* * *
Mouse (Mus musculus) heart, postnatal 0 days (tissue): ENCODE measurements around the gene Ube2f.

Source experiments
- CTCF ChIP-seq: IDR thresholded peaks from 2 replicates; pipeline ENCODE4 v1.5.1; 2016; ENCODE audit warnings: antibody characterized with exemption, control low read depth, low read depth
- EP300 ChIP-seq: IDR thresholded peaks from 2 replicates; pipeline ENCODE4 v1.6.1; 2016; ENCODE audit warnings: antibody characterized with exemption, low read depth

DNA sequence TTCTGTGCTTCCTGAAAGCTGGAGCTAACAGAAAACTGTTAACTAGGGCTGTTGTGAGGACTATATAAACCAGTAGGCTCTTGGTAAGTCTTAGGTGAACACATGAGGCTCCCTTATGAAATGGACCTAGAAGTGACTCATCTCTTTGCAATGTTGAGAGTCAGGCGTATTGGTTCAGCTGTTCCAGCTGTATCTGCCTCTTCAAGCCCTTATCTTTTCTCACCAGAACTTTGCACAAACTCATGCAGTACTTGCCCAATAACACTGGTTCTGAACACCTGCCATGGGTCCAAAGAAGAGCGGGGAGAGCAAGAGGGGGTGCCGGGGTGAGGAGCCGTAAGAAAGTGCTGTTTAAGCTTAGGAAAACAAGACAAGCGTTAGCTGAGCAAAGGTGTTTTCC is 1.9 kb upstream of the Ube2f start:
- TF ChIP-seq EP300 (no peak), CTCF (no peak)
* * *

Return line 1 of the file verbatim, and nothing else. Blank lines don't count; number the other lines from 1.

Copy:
Mouse (Mus musculus) heart, postnatal 0 days (tissue): ENCODE measurements around the gene Ube2f.